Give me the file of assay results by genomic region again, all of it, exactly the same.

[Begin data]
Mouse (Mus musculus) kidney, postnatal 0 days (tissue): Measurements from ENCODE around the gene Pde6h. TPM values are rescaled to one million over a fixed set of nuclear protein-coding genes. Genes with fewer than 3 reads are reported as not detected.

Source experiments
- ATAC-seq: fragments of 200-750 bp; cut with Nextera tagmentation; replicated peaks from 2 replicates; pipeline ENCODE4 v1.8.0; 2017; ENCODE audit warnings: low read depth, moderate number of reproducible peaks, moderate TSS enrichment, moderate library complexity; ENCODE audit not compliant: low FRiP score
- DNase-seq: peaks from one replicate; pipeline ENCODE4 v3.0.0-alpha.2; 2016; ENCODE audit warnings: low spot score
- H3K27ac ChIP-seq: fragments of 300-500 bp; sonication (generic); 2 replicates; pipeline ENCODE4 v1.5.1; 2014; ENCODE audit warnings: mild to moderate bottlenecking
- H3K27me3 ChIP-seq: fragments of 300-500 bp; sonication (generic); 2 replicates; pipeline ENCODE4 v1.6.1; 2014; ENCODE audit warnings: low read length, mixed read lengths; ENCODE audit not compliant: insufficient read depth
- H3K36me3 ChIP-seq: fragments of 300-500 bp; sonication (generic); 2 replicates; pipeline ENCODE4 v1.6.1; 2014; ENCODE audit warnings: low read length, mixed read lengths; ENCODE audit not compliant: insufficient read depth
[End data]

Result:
Mouse (Mus musculus) kidney, postnatal 0 days (tissue): Measurements from ENCODE around the gene Pde6h. TPM values are rescaled to one million over a fixed set of nuclear protein-coding genes. Genes with fewer than 3 reads are reported as not detected.

Source experiments
- ATAC-seq: fragments of 200-750 bp; cut with Nextera tagmentation; replicated peaks from 2 replicates; pipeline ENCODE4 v1.8.0; 2017; ENCODE audit warnings: low read depth, moderate number of reproducible peaks, moderate TSS enrichment, moderate library complexity; ENCODE audit not compliant: low FRiP score
- DNase-seq: peaks from one replicate; pipeline ENCODE4 v3.0.0-alpha.2; 2016; ENCODE audit warnings: low spot score
- H3K27ac ChIP-seq: fragments of 300-500 bp; sonication (generic); 2 replicates; pipeline ENCODE4 v1.5.1; 2014; ENCODE audit warnings: mild to moderate bottlenecking
- H3K27me3 ChIP-seq: fragments of 300-500 bp; sonication (generic); 2 replicates; pipeline ENCODE4 v1.6.1; 2014; ENCODE audit warnings: low read length, mixed read lengths; ENCODE audit not compliant: insufficient read depth
- H3K36me3 ChIP-seq: fragments of 300-500 bp; sonication (generic); 2 replicates; pipeline ENCODE4 v1.6.1; 2014; ENCODE audit warnings: low read length, mixed read lengths; ENCODE audit not compliant: insufficient read depth